For reasons that are probably not entirely rational, I find that I’m extremely fond of my little Smith & Wesson 638. It’s become my little buddy…we’re going everywhere together these days. The other day I even packed it as my only firearm on a trip to the gym. If generic apocalyptic event had transpired on my way to, time in, or return from the gym I would certainly have been in quite a pickle armed with just a 5 shot J frame, but thankfully the world as we know it did not decide to end at an inconvenient time for me. Good job, world. Now about this ebola thing…
There are, of course, some things I’m not terribly fond of on my little 638. Chief among them is the sights. The J frame still uses the same sort of gutter-style sights that you could find on a S&W revolver manufactured before the turn of the last century. Seriously. Go over to The Arms Room and take a gander at this hand-ejector model manufactured in 1896 and note the similarity in the sights between that gun and my model 638 manufactured well over a century later. If anything, the sights on that old hand-ejector might be a skosh more high profile than the ones found on the modern J.
Under ideal conditions it’s possible to wring some surprising accuracy out of the sights as they sit on the revolver. While at a friend’s place function testing another gun some weeks ago, I pulled out the 638 and fired the first 5 rounds out of it. To my great delight, all 5 shots were essentially touching the 1″ square pictured to the right. A 1″ square is an exceptionally tiny target but I frequently use a target that small to work on accuracy fundamentals because it leaves zero room for error. (You can download another similarly useful target with a 1″ square here.)
As soon as the conditions aren’t ideal it becomes much more difficult to use the sights with that sort of precision. A few smiths out there will actually mill a J frame for more modern sights like small Novak sights or even these purpose built J frame sights from D&L. While there is a demand for such products and services, it doesn’t seem like it’s enough for someone to make a living doing just that modification. The cost is pretty high and the wait times can be substantial…and the service isn’t always available for the Airweight revolvers.
To improve the sights on my J, I used some old school trickery and some new age stuff: A Sharpie and some new grips from Crimson Trace.
One of the things you can do to improve the existing sights on a J frame is to add some contrast. I started using the brightest flourescent yellow paint I could find on black sights years ago to try and make at least the front sight easier to find in a hurry. On the 638 we already have a light colored front sight, so I added some contrast by blacking the rear sight notch out with a Sharpie. It’s not as good as a proper set of sights, but I find that it does help me get a quicker read on the sights. Enough so that I haven’t yet found the need to paint the front sight a loud color…the silver front seems to stand out plenty well on its own in combination with the blacked out rear.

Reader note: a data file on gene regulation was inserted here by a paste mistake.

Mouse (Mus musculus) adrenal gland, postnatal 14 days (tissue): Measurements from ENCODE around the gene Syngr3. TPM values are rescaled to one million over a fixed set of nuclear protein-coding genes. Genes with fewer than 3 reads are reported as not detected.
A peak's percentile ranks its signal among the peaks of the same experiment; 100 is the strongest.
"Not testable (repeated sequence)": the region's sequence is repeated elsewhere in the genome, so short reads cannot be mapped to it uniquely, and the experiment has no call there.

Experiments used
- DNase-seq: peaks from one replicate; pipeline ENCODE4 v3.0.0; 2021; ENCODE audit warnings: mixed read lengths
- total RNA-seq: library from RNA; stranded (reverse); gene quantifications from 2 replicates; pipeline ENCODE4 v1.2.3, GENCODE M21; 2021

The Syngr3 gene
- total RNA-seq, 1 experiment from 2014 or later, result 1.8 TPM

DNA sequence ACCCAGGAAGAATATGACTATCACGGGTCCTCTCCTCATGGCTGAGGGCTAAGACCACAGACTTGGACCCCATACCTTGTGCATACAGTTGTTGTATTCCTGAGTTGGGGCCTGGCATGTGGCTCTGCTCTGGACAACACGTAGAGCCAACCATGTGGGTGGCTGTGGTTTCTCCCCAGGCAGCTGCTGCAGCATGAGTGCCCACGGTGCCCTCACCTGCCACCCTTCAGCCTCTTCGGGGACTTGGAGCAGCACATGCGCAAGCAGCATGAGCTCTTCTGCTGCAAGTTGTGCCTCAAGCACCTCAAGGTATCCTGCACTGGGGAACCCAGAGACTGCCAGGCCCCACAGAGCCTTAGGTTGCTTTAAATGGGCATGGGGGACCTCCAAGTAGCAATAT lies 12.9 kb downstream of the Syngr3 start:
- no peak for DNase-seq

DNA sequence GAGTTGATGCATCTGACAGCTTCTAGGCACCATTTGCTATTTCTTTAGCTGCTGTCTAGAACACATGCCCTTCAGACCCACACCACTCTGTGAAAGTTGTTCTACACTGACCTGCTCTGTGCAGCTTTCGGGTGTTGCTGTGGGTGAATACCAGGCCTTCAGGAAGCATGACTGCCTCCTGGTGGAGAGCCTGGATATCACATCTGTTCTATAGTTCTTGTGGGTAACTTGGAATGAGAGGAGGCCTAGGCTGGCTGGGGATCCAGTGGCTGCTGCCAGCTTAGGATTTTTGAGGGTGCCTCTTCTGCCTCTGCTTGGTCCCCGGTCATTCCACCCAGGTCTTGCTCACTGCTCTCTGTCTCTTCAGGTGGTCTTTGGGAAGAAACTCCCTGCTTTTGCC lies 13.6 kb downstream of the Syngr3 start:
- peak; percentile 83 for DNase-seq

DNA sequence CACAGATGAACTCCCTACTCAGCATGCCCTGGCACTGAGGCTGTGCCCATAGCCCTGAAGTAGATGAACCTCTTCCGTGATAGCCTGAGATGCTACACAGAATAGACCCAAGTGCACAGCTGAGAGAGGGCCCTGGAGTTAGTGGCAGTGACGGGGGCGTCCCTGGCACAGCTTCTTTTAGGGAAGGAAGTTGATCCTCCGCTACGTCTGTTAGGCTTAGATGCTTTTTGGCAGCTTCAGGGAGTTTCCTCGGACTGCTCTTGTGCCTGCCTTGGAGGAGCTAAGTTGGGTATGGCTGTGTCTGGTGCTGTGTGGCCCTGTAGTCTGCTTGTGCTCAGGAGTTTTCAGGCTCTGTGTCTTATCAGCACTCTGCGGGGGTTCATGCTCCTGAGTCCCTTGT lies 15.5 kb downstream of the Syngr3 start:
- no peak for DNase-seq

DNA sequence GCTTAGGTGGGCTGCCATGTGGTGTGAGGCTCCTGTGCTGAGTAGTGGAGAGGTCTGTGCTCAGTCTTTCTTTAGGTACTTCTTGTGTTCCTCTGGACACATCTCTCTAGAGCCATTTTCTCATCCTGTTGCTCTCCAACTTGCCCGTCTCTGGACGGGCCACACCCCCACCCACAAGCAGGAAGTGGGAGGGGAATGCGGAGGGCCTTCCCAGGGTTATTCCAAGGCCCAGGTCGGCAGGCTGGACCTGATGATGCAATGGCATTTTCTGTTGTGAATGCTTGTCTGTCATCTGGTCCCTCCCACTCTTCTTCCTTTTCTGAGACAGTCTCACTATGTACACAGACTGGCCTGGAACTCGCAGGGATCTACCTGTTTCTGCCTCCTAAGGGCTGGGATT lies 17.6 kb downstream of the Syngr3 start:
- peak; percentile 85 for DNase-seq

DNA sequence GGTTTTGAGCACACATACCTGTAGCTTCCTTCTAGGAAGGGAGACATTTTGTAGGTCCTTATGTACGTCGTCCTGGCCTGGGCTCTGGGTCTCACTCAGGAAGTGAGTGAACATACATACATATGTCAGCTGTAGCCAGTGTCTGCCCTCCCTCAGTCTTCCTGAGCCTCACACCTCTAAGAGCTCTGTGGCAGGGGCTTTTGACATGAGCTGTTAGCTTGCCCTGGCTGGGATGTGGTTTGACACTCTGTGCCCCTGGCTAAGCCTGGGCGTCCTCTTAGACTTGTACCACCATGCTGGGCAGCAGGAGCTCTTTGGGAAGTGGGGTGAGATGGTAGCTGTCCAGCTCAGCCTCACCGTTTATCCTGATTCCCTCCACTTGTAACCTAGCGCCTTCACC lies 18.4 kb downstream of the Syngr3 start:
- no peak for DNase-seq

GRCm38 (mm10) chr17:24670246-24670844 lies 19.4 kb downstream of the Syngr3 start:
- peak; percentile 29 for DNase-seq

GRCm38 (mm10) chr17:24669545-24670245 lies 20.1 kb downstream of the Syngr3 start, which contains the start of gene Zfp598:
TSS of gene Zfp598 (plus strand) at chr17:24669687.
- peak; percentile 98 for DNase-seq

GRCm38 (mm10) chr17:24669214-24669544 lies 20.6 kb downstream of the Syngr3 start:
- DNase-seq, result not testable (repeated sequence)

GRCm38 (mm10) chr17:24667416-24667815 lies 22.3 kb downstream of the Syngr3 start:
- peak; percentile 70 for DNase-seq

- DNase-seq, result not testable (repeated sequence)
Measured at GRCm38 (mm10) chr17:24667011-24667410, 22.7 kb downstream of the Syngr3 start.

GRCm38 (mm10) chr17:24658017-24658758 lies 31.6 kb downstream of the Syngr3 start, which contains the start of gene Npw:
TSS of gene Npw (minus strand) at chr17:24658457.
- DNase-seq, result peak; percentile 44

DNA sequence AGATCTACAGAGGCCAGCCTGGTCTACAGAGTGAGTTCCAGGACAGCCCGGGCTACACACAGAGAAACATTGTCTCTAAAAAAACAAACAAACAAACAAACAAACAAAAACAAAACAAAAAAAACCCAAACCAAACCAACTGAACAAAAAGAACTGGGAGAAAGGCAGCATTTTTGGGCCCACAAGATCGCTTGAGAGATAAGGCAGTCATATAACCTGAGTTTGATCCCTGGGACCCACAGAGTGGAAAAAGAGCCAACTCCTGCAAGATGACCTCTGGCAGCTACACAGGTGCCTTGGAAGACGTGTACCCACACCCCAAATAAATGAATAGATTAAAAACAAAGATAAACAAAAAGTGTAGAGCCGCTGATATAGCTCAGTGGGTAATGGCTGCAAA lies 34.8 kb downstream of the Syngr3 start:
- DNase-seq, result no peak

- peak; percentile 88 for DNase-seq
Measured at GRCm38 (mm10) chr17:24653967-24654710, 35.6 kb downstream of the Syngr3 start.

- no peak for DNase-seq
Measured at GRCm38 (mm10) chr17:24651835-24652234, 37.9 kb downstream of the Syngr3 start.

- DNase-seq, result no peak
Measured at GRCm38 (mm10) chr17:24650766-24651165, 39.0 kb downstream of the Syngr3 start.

The Sharpie/contrast trick does very little to aid you in low light. As it comes from the box, the little revolver is next to useless (from an accuracy perspective) in conditions of low light. You are limited to point shooting and hoping that’s good enough to get the job done. As I’ve mentioned in previous articles, I’m not a fan of relying exclusively on point shooting.
I’m generally a fan of Crimson Trace’s products but I think their offerings for the J frame and similar small handguns make the biggest difference in, for lack of a better term, “shootability.” I can make shots with a laser-equipped J frame that I would have absolutely no hope of making otherwise. Crimson Trace has a couple of different models for the J frame with each having their place. The LG-305 grips are fairly large and are ideal if you’re looking to make the tiny J frame grip more substantial. A larger grip on the J frame, believe it or not, often makes it easier to shoot. If you are belt carrying the little revolver then the larger grip might well be the best option for you.
I often carry the revolver in a pocket, so the 305’s are out. That leaves the LG-105 and LG-405. The 405’s have some really nice features and actually do make the little revolvers a bit more comfortable to shoot, but I’ve always gone with the LG-105 grips because A. they’re cheaper, and B. being made of hard plastic they’ve proven to withstand the abuse of daily carry extremely well.
It does add somewhere between $150-$185 bucks (depending on your luck in finding deals) to the cost of the revolver, but I think it’s still a bargain. You can literally put these grips on, adjust the laser to match your sights (if your revolver shoots as well as mine does!) and you’ve just made the little weapon much easier to hit with in most conditions…and let’s face facts: When you’re using a 5 shot .38 revolver with a sub 2″ barrel on it, hitting is of primary importance. Anything you can do to make hitting easier with a handgun like this is a wise investment because low capacity and on-the-bubble terminal ballistics performance makes getting the maximum effect from each shot that much more critical.